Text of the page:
Carrying on from the first part of this series, comes the greatest horror offerings in video game history. If you can squeeze a session with any one of these gems in-between your “Friday the 13th” marathon, or your fifth viewing of “The Thing” this Halloween, you owe it to yourself.
19. Clive Barkers Undying – It’s incredible what some great audio design can do for a game. “Clive Barker’s Undying” has a lot going for it (including a great story and a generally unsettling atmosphere), but special props have to be given to the audio which sets the mood so well, it actually generates a bulk of the game’s scares by itself. It takes a hell of an effort for a semi-fast pace first person shooter to cause the wide variety of scares you get with “Undying,” which is why we’re all lucky that it is a hell of an effort that we got. One of the few games that I wouldn’t mind seeing getting the HD remake treatment, “Undying” seemingly takes glee in how much it scares you.
18. Sweet Home – Until the invention of the internet “Sweet Home” managed to go unheard of for many in the US, as it was only released for the Famicon in Japan. However, looking back at it now, it’s hard to not admire how ahead of its time the game was. Based off of a movie of the same title being filmed roughly around the same time of the game’s development, “Sweet Home” is a traditional RPG style game that has you investigating a haunted house with a team of five characters (each with their own abilities, naturally). Made by Capcom, it’s pretty easy to see the “Resident Evil” aspects inspired by this one, right down to the slow door openings. What really makes the game memorable is how disturbing it is for an 8-bit title. There is a pretty clear reason this game wasn’t released for the NES at the time, and playing the game now (via available fan translation) is odd because you’re not expecting a game of this era to go out of its way to be so terrifying.
17. Penumbra Series – A huge cult favorite, and a bit of a cheat as this is actually three games, the “Penumbra” series is a good example of ambition exceeding limitations. Initially designed by a team of four people, the “Penumbra” series follows the journey of a man who receives a letter from his supposedly dead father that takes him to the barren, fiercely cold area of northern Greenland. What makes the games so incredible is the use of physics in just about every aspect of the game. As your main survival method is stealth, you have to be aware of your environment at all times to survive. The use of physics based puzzles and combat situations are varied and exceedingly clever, and have rarely been topped since. “Penumbra” falters in parts where combat is forced, and taken as a whole the series is up and down (the third chapter is particularly weak), but you’ll rarely find a more clever game of its type.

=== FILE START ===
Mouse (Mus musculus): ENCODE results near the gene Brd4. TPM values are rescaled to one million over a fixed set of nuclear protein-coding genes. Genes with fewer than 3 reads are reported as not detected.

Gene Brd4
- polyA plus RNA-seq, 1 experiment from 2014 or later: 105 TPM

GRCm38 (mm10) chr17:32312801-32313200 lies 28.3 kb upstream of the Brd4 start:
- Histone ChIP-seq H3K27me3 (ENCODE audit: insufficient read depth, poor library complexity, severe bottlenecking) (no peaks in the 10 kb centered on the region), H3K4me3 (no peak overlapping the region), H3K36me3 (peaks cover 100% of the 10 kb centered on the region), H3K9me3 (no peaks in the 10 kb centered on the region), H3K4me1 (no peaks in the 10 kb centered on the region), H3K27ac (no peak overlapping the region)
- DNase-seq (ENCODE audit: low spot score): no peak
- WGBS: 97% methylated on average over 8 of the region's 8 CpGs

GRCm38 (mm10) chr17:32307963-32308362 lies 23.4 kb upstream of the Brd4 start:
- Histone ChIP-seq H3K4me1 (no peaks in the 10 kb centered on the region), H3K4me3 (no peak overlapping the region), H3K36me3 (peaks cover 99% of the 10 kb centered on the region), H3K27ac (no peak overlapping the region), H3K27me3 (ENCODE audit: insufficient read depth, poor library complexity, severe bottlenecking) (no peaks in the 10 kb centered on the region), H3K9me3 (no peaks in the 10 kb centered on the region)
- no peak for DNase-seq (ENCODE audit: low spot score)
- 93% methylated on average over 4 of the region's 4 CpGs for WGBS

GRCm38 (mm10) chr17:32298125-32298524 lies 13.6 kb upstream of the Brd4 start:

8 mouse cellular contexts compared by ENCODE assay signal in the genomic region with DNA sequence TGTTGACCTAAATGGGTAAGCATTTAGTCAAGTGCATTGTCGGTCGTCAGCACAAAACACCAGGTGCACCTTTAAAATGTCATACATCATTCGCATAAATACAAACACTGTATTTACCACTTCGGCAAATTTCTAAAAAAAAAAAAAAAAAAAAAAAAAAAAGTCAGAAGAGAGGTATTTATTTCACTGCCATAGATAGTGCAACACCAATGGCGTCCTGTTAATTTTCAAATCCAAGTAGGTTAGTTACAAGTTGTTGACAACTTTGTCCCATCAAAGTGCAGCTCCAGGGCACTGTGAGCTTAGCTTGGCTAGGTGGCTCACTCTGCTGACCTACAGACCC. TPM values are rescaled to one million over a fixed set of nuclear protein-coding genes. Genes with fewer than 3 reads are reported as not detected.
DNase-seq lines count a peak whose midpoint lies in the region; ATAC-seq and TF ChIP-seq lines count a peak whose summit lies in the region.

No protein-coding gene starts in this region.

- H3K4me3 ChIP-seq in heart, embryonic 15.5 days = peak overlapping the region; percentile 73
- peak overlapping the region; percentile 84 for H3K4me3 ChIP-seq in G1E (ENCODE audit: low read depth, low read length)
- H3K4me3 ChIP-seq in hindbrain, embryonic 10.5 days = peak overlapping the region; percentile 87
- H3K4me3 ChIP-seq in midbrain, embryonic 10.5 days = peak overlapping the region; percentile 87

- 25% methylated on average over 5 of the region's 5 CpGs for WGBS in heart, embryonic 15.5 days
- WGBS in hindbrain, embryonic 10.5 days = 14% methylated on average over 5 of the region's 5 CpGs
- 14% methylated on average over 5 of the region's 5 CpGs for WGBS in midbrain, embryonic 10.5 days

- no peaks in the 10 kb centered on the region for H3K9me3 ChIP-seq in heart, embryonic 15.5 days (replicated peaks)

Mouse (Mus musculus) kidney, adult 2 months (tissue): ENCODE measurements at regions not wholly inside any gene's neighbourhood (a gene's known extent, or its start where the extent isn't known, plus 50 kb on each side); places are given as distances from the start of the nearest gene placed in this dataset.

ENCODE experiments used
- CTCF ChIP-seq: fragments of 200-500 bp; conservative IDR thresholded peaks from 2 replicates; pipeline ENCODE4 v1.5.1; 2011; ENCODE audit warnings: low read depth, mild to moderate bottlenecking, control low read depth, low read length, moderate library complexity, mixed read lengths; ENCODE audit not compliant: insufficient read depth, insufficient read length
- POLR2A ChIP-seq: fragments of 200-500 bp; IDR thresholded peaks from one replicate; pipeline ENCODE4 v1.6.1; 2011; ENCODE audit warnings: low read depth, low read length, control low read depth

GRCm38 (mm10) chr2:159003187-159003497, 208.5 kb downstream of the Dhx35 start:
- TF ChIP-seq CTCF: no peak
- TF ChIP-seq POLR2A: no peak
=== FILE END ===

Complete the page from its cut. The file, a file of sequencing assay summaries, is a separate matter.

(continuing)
16. Dead Rising– The zombie genre is basically its own animal in the world of video games, but one of the highlights of the undead revolution in games is Capcom’s “Dead Rising.” Anyone who grew up watching “Dawn of the Dead” always wanted to see how they would fare against a mall full of zombies, and Capcom obliged them with this title in 2006. The highlight of the game is the variety of weapons available, as if it isn’t bolted down, it’s probably a weapon. Obviously trips to the hardware store or gun shop are a given, but it’s the more absurd items like giant gumball machines and bowling balls that highlight this playground of destruction. I’m also a fan of the game’s photography system which rewards you for well timed zombie shots, and the game’s creative achievements which are some of the best on the 360. If it weren’t for a truly bad save system and some control issues, I’d have “Dead Rising” far higher.
15. The 7th Guest – The game that moved more than 2 million copies and helped to popularize the CD-ROM as a gaming device, the “The 7th Guest” is a classic haunted house horror story that is as important as it is entertaining. A truly bizarre tale involving an eccentric toy maker with haunting visions of dolls, and a mansion where 6 guests are invited under uncertain circumstances, the “The 7th Guest” is a an adventure title in the style of “Myst”. Much like that game, the “The 7th Guest” is filled with mind bending (but rewarding) puzzles that help drive one of the stronger horror narratives in gaming. The somewhat corny acting and graphics are more charming than annoying as you can really appreciate it in a nostalgic type way, and, more importantly, the sense of achievement is still very much alive. If there was a gaming history school, like a film history school, the “7th Guest” would definitely be on the curriculum.
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